The ICC, Champions League and IPL events effectively have a secure "window" (even if the IPL‘s is not official) where no other cricket fights for viewers’ attention. As a result the remainder of the international cricket calendar is squeezed into an increasingly small number of months, which can only further damage the ratings for bilateral, non Indian cricket. In December, for example, Zee‘s ad sales team have had the considerable challenge of trying to raise money on Pakistan v South Africa and Sri Lanka v West Indies at a time when both clashed with India playing at home. These problems will only increase in the next five years as bilateral cricket competes for dates in shortened seasons.


Away from cricket, Hero Honda‘s investment in the Hockey World Cup paid off with great national attention and showed the advantage of investing in non cricket events. Big time hockey returned in December with the Champions Trophy held in India.


The sale of those broadcast rights will be the first of the content battles this year and will give an indication of the funds available to the major buyers. Meanwhile, Indian hockey has overcome the criticism of having a lack of organisation, by now having two seperate organisations. Hopefully one of them will create a domestic format and a national team calendar that creates year round interest, with the Nimbus franchise based initiative an imaginative development.


In football, the headhunting of Kushal Das as the new CEO of the Indian federation was a very welcome symbol of the gradual transformation of the national body into a more organised, professional and accountable organisation. The very fact that the national league fixtures were for the first time issued for the whole year before the start of the season is a very positive indication that Indian football is finally beginning to enter the modern age. However, the "stars" of the national team are not part of this season‘s national league, with Bob Houghton‘s personal influence in the Indian game shown by his ability to take the team into a long camp for the Asia Cup event, where India enter with little hope but plenty of good wishes.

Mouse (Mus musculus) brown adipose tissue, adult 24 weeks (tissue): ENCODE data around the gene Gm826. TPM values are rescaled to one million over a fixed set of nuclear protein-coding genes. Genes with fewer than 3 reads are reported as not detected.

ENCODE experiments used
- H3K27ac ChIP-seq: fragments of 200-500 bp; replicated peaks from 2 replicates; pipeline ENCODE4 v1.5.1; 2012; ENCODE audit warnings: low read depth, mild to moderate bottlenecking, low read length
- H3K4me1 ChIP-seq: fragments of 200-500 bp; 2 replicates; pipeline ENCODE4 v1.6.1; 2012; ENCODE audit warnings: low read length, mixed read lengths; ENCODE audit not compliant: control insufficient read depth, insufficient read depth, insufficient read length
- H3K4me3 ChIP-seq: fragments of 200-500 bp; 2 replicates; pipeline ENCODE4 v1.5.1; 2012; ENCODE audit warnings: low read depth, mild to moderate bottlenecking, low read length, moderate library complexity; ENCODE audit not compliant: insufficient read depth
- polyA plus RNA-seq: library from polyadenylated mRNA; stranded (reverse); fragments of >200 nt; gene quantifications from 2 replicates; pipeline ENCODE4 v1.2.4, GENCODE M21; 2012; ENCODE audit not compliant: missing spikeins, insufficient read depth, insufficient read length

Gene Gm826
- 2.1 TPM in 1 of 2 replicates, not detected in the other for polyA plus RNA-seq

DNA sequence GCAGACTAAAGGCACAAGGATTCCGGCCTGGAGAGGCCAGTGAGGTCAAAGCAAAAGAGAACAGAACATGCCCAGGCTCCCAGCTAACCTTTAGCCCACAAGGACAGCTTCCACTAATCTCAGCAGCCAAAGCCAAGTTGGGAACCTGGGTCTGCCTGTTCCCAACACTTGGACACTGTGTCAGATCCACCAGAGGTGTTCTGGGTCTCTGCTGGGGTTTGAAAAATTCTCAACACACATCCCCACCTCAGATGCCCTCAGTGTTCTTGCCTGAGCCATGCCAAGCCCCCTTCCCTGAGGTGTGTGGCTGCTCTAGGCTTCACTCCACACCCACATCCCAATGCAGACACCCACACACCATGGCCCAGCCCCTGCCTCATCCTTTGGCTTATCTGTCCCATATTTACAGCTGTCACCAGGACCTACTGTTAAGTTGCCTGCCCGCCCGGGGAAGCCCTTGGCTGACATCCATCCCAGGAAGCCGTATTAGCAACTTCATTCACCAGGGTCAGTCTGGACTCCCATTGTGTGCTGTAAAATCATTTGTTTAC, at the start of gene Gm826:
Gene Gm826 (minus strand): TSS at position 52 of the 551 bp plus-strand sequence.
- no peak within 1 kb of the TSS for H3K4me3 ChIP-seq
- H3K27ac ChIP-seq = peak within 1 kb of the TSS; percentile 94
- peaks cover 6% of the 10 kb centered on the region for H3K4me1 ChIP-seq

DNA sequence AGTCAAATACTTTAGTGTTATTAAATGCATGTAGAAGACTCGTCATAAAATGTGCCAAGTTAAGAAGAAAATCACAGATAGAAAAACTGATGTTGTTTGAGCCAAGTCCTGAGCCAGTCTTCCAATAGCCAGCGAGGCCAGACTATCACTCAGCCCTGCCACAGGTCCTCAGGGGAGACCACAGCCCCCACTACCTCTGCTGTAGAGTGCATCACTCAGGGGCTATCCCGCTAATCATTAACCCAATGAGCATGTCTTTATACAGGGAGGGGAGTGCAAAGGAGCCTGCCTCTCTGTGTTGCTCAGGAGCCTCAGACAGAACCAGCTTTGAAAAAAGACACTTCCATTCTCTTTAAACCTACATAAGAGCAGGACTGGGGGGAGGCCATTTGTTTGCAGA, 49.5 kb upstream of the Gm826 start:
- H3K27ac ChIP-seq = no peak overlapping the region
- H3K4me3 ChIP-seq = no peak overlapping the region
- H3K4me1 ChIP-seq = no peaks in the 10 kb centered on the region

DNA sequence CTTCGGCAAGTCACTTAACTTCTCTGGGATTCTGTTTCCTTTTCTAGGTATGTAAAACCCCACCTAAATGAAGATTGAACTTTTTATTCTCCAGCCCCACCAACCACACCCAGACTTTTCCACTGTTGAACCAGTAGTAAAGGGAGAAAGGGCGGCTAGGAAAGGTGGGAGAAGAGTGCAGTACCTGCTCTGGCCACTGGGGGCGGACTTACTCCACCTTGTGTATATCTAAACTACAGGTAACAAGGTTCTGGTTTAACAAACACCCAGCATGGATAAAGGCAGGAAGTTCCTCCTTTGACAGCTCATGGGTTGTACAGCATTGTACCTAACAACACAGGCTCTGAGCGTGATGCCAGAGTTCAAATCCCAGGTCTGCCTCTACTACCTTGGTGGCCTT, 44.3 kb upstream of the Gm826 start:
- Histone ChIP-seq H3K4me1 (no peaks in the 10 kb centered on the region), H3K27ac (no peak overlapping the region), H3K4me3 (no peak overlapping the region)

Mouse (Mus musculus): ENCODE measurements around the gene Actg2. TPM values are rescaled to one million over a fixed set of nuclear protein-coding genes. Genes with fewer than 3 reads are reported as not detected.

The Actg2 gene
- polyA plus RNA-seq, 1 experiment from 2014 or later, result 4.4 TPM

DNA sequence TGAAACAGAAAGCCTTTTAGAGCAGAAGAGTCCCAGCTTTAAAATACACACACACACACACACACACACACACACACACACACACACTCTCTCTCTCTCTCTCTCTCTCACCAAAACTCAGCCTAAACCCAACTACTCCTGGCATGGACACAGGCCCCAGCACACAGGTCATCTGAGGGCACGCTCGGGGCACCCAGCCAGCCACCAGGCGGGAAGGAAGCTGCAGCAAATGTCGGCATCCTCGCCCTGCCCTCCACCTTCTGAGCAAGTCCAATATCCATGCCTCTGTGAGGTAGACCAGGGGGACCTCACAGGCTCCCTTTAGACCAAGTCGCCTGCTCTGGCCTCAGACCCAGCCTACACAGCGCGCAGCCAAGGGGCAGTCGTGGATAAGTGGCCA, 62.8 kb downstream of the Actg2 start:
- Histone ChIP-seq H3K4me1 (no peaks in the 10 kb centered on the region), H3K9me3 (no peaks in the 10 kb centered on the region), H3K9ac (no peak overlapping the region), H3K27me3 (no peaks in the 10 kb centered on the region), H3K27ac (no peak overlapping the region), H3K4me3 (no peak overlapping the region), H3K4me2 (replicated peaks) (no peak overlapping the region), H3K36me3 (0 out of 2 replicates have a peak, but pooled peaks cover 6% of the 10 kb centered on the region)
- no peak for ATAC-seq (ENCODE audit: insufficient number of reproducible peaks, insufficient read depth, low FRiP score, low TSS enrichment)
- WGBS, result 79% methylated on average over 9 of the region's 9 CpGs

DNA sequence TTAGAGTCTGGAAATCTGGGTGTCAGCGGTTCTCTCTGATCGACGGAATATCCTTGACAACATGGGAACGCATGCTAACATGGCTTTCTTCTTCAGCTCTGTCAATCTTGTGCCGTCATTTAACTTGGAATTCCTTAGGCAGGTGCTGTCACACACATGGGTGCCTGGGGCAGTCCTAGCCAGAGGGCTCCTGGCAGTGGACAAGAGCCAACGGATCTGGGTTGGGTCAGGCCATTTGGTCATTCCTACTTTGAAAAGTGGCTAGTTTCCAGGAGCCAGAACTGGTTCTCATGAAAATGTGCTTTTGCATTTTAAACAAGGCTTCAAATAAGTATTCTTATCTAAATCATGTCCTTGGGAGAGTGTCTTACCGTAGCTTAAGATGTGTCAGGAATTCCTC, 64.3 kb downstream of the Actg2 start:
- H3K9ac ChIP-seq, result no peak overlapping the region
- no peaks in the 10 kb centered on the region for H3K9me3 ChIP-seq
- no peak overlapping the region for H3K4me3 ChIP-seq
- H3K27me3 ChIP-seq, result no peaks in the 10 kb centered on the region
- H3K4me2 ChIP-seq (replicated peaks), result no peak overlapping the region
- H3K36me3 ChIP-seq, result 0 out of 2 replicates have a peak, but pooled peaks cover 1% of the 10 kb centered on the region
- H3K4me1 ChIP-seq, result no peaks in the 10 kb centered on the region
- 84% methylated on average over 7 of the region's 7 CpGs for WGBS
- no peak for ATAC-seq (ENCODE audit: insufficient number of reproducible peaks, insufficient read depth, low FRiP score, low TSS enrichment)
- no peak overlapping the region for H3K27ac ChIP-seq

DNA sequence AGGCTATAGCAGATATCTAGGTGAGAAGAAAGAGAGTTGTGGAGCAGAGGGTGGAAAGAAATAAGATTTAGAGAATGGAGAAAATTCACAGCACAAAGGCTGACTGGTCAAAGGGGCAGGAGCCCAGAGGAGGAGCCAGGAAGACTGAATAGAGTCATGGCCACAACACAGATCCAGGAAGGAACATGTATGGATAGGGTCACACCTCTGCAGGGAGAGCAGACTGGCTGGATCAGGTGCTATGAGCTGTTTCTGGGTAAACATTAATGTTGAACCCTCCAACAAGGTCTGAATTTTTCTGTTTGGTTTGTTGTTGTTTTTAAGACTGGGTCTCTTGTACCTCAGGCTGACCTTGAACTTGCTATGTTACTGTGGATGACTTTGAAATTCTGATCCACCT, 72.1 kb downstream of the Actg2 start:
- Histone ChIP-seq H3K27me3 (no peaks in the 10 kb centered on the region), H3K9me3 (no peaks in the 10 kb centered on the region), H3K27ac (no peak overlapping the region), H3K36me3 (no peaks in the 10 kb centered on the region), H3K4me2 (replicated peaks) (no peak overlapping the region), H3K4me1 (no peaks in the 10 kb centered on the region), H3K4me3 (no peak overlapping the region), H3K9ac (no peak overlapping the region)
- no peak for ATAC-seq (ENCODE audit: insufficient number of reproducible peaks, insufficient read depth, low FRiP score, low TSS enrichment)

The IMG-Reliance deal to support the next decade of Indian football could be exactly what is needed, a long term investment that will hopefully deal with infrastructure challenges and create the vehicle to bring new money and excitement into the Indian version of the sport. The excellent development stories in the last year behind the professional clubs in Pune and Shillong show the potential for sensible footballing investments.